Being assigned to report on a conflict is probably the most thrilling, yet terrifying mission a journalist could get.

Hala Jaber had been a journalist for many years and had reported from many war-torn areas before one assignment would truly change her life.

She was assigned to Baghdad, Iraq, in 2003 to find a "special orphan" to be the face of her newspaper's campaign shortly after the American invasion.

The orphan had to be badly injured, but still beautiful enough to tug at readers' heart strings. After trawling many hospitals, Jaber instead found two girls whose tale of survival would hurtle her in an emotional roller coaster that would change her perspective of the war.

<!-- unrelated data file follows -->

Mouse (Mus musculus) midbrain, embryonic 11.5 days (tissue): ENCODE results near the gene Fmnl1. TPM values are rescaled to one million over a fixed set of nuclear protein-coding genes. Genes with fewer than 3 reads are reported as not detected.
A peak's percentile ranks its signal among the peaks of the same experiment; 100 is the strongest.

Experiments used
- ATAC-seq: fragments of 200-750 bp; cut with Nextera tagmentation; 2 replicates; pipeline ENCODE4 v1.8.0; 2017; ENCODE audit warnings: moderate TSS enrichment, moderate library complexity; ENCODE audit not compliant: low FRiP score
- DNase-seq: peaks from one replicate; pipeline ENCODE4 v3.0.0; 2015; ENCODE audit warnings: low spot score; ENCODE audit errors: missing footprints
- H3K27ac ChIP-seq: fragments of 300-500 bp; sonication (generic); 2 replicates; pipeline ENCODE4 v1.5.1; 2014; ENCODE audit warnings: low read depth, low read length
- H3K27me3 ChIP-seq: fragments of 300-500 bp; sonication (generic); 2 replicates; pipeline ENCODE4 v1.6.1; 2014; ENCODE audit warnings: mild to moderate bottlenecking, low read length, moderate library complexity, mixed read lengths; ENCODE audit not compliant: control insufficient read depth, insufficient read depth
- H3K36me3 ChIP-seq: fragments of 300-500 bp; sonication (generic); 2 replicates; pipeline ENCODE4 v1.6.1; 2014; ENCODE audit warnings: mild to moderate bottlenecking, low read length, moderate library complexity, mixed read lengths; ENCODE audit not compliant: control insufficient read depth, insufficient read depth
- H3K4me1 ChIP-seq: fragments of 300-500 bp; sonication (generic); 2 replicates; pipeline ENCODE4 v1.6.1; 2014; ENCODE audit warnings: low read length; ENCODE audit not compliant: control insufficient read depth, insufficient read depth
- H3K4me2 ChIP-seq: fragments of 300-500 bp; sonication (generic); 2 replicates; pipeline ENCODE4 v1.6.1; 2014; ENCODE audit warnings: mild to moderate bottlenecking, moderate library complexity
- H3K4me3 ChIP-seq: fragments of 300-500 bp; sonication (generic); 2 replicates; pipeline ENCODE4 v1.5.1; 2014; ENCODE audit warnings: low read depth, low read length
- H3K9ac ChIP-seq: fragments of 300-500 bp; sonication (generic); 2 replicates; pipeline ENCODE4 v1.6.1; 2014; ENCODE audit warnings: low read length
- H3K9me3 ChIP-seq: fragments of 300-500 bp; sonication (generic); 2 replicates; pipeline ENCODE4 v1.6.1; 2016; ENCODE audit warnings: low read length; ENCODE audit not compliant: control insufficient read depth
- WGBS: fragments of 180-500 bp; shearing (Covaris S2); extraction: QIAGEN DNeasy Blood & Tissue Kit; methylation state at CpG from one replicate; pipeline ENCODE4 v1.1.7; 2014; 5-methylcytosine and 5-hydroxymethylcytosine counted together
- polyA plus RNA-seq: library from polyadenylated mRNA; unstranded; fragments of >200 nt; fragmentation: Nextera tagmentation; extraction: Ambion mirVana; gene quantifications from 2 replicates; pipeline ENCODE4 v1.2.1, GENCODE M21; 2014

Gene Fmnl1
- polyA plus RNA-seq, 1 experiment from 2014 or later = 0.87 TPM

Three-year-old Zahra and her newborn sister Harwa were the only survivors of a missile strike that killed their parents and five siblings. Thrown out of her parents' burning car while fleeing an attack on their modest home, Harwa survived with minor injuries oblivious to the bloodshed and hostility.

It became Jaber's mission to find Zahra the best medical treatment and to ensure her survival after promising the girls' granny that she would look after them.

Driven by a need to provide security for the girls because of her inability to have her own children, Jaber worked tirelessly to ensure their survival. But her hopes to adopt the two were shattered when Zahra finally succumbed to her injuries. Though ravaged by guilt and a sense of failure, she maintained her relationship with the granny and eventually fulfilled her promise.